The Housing Authority of the city of Pittsburgh announced it was making the donation Thursday, saying it was part of an effort to help end the digital divide facing many low-income communities.
(TNS) — A $275,000 donation to the Pittsburgh Public Schools will ensure students who live in Housing Authority communities have the devices and internet access they need to participate in remote instruction.
The Housing Authority of the City of Pittsburgh announced it was making the donation Thursday, saying it was was part of an effort to help end the digital divide facing many low-income communities.
“This is the partial realization of a long-term effort to ensure that HACP students aren’t left behind due to the digital divide,” Michelle Sandidge, the Housing Authority’s chief community affairs officer, said in a statement. “It’s an investment in the future of these kids and an investment that we are proud to make.”
The school district will use the money to purchase Chromebook laptops and internet essentials for the 872 city school students living in Housing Authority households. The district said students will be able to use the laptops for the its summer programming as well as future distance learning.
The Housing Authority said it has long been committed to bridging the digital divide for families living in its communities. The technology needs of students created by the pandemic has “expedited” that work, the authority said.
Student access to devices and internet service has become an important aspect of the education system as schools across Pennsylvania and most of the country have switched to remote instruction amid the COVID-19 pandemic.
Schools in Pennsylvania will remain closed throughout the summer, and even though the state education secretary said he expects they will reopen in the fall, some remote instruction could still be a component.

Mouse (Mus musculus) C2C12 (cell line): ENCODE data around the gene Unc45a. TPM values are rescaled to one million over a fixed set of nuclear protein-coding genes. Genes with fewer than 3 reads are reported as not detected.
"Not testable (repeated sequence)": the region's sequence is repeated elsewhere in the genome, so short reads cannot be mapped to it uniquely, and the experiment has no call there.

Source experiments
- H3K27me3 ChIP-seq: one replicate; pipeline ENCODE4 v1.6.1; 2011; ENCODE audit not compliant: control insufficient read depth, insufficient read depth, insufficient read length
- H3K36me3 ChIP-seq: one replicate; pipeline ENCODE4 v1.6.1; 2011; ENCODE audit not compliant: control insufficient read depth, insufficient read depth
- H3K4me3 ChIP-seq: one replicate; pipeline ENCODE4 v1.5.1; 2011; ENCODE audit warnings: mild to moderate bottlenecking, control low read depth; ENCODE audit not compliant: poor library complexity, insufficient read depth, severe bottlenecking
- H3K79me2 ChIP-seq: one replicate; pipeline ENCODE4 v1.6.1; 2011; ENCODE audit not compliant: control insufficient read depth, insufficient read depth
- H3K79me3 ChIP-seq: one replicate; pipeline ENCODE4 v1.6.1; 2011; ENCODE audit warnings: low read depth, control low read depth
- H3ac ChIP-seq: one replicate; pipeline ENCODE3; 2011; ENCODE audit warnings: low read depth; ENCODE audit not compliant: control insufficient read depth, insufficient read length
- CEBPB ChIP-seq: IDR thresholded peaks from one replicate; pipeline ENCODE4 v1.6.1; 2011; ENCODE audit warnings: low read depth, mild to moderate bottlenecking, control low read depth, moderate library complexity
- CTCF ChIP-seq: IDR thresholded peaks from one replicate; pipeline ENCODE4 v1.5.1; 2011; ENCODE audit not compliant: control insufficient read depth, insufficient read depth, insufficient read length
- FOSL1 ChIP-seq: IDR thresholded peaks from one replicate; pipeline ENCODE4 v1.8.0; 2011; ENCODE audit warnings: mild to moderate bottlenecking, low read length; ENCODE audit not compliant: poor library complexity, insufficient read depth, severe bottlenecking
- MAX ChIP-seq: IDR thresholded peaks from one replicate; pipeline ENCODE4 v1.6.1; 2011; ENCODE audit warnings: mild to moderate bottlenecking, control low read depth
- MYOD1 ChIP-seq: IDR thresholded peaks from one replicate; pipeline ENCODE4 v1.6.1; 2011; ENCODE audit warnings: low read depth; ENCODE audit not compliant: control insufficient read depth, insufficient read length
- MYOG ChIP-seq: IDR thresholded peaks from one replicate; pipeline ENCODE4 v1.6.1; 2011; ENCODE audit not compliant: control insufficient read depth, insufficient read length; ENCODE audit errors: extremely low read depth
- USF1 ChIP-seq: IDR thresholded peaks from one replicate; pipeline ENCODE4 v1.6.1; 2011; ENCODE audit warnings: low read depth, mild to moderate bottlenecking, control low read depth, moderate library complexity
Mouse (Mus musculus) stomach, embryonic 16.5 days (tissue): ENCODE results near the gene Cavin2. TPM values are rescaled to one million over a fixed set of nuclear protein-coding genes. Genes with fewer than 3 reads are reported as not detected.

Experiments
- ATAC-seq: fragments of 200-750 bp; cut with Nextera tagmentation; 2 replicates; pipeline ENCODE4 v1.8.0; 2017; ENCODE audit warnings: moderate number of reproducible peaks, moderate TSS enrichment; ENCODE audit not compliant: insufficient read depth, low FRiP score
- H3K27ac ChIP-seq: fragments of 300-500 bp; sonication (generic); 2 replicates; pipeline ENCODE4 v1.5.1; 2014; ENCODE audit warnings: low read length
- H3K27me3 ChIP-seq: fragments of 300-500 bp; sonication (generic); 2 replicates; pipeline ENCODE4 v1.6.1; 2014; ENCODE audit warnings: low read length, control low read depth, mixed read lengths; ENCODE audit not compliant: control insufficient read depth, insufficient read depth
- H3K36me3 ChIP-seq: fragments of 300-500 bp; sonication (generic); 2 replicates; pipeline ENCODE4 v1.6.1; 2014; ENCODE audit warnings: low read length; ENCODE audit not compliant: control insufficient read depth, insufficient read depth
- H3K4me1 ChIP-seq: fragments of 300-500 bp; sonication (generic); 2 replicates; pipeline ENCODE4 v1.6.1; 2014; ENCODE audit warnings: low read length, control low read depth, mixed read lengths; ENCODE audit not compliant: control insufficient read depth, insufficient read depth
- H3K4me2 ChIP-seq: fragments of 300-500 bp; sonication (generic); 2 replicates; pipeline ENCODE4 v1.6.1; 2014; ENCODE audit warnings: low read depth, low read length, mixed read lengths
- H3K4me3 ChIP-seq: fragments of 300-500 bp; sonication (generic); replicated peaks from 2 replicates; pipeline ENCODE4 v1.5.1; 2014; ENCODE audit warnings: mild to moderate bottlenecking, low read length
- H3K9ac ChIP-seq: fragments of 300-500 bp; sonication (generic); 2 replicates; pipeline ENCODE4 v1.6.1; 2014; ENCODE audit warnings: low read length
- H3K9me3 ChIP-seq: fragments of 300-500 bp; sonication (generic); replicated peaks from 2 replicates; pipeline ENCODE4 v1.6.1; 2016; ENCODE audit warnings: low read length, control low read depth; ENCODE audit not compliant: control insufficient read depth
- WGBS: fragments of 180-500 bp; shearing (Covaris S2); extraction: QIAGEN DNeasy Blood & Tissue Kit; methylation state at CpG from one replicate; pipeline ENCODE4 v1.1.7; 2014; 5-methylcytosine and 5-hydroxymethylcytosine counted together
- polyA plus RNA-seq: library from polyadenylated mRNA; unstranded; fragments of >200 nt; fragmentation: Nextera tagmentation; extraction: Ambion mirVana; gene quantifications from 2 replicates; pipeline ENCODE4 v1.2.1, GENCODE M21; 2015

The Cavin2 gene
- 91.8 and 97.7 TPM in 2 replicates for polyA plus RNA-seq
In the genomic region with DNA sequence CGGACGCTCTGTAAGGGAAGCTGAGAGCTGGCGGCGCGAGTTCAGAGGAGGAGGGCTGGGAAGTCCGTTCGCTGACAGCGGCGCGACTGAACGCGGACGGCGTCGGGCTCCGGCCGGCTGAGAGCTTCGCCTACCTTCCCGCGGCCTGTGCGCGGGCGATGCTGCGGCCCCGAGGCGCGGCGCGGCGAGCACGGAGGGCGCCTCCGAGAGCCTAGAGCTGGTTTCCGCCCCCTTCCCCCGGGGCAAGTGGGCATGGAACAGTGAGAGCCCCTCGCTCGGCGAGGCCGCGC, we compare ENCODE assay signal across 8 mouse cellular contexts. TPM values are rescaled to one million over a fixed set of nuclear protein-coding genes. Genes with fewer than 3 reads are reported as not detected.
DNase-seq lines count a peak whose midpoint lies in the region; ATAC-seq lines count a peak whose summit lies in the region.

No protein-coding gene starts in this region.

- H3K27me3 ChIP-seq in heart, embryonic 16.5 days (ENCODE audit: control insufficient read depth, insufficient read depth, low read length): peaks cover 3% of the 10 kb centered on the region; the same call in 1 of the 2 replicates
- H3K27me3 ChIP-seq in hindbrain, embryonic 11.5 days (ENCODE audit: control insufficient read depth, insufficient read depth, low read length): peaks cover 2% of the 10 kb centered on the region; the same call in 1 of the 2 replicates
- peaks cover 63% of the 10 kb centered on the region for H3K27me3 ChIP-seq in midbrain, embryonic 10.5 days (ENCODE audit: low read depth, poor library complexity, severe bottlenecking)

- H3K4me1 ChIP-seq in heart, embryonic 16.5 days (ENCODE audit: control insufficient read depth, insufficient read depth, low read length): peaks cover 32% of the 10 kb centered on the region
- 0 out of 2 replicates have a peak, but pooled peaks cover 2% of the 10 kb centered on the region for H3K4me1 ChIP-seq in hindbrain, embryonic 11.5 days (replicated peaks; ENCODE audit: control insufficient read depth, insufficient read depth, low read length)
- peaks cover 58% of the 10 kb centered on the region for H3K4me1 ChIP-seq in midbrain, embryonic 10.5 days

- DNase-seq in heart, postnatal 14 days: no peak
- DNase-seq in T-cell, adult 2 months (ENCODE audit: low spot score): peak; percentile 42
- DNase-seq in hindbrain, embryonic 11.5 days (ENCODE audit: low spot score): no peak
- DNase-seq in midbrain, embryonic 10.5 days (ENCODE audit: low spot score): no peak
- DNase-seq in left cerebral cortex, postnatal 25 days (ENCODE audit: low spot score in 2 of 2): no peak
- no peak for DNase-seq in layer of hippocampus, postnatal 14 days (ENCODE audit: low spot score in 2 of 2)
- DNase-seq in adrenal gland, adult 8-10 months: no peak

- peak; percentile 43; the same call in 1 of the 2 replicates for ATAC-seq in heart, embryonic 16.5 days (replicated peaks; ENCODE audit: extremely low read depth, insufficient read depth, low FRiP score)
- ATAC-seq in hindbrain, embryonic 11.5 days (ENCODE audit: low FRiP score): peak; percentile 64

“Lack of internet access impacted communities in Pittsburgh before the onset of the COVID-19 pandemic, but the challenges families face have been exacerbated by the mass migration of daily life to the internet,” the Housing Authority said. “No internet now means no school, which can have far-reaching consequences on childhood development. No internet means falling behind.”
Thousands of families, including many who live in Housing Authority communities, told the Pittsburgh Public Schools that their children needed devices to participate in remote instruction when schools closed in March. The district has distributed thousands of laptops over the past months, but it still needs several thousand more before it can supply each student with one.
Superintendent Anthony Hamlet said he had the goal of making the Pittsburgh Public Schools a 1-to-1 laptop district — meaning a device would be provided to all students regardless of need — before the pandemic shutdown occurred. While it is unclear when that objective will be met, he said that the pandemic has made it more urgent.
“Due to the care and generosity of the Housing Authority of Pittsburgh, we will be able to level the playing field for some of our most vulnerable students,” Mr. Hamlet said in a statement. “We are so grateful for this contribution that will bring us closer to our ultimate goal of becoming a 1-to-1 laptop district.”
©2020 the Pittsburgh Post-Gazette. Distributed by Tribune Content Agency, LLC.
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